• Answer. It doesn’t matter if the city is deserted. If you’re facing a red light, you may not go through the red light, whether or not you’re in the bicycle lane, according to ORS 811.260(5).

Question 6.You’re riding your bike on an unfamiliar highway, but there’s a four-inch wide line at the side of the road, also known as a fog line. Does that same line also indicate the presence of a bike lane?

  • Answer. No, that’s not a bike lane. Throughout the state of Oregon, bike lanes are designated by official signs, and are marked with white lines that are eight inches wide. ORS 801.155

Question 7.You come to an intersection and your bike lane suddenly expands into a large green box. You intend to go straight ahead, so should you stay to the right side of the green box while waiting for the green light?

  • Answer. No, you should move to the front and center of the green box, if you plan to go straight ahead. By situating yourself in that position, it will prevent inconsiderate motorists from being able to make a right hand turn in front of you. Let them honk! You’re in the correct and legal spot.

Question 8.You’re riding against the flow of traffic, but you’re in your bike lane. Are you breaking the law?

  • Answer. This is another gray area. ORS 811.294(1) doesn’t specifically state you can’t go against the flow of traffic, but police officers and judges can and do view a cyclist heading against traffic in virtually the same light as a driver going the wrong way up a one-way street.

Question 9.Now you’re on a one-way street, and while there’s a bike lane on the right side of the street, there’s none on the left. You know you’ll be making a left turn a few blocks up, so is it legal for you to stay on the left side of the street, since you’re riding with the flow of traffic?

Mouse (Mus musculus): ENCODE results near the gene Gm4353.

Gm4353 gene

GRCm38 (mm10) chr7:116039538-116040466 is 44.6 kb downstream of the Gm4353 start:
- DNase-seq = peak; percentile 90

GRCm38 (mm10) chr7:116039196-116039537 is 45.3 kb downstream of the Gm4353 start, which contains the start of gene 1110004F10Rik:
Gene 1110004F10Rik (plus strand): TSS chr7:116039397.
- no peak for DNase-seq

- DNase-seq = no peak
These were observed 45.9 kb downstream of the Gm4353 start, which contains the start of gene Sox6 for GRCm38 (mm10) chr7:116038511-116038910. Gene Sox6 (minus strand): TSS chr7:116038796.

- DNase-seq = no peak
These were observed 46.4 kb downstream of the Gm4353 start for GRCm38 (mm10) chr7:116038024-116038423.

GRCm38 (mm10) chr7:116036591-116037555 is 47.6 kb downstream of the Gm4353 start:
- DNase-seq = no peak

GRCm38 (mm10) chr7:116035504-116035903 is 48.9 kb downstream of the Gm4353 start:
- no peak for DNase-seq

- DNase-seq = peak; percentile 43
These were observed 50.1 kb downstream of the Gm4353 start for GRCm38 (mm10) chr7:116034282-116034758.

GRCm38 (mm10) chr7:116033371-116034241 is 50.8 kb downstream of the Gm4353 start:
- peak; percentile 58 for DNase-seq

• Answer. No, it is not all right. When a bike lane is available, you must use it, unless you’re avoiding a hazard, passing another bike, car or pedestrian, or just before you make your turn, according to ORS 814.420 (1)(3)(a)(b)(c)(d).

Question 10.You’re approaching a T-junction; you’re in a bike lane, and you see the light is about to turn red. Can you move from the bike lane to the sidewalk to avoid the red light?

  • Answer. Yes, you can, but again, there are a number of conditions. It must be safe to do so, and you’ll have to yield to all pedestrians. In addition, you must slow to a walking speed when crossing the intersection or past any entrances or driveways, according to ORS 814.410 (1)(b)(c).

Question 11.The last one! You’re in a bike lane and a motorist clearly doesn’t like the fact that you’re stopping him from getting home to watch Monday night football. He deliberately cuts you off and nearly knocks you off your bike. Then he stops, shouts, gestures and uses words that turn the air bright blue. You’re mad as hell and wish you had the power to issue a citation. Is this possible?

  • Answer. Yes it is! Get a good look at the soon-to-be embarrassed driver, and get his license plate and car details. Then have a look at the Initiation of Violation Proceedings steps in ORS 153.058.
Well, then, how many of the 11 questions did you get right? Knowing Oregon bike lane laws can be useful when out and about in Portland or other Oregon cities and towns. Not knowing them can be lethal.
Every year, hundreds of Oregon cyclists are seriously injured, or worse, in accidents that weren’t their fault.  If this has happened to you or a member of your family, talk to a good Portland bicycle accident attorney to make sure your rights are protected. The consultation is completely free, and a good personal injury lawyer will explain the various steps you’ll need to take to get the compensation you need and deserve to cover your medical expenses, any lost income, and for your pain and suffering.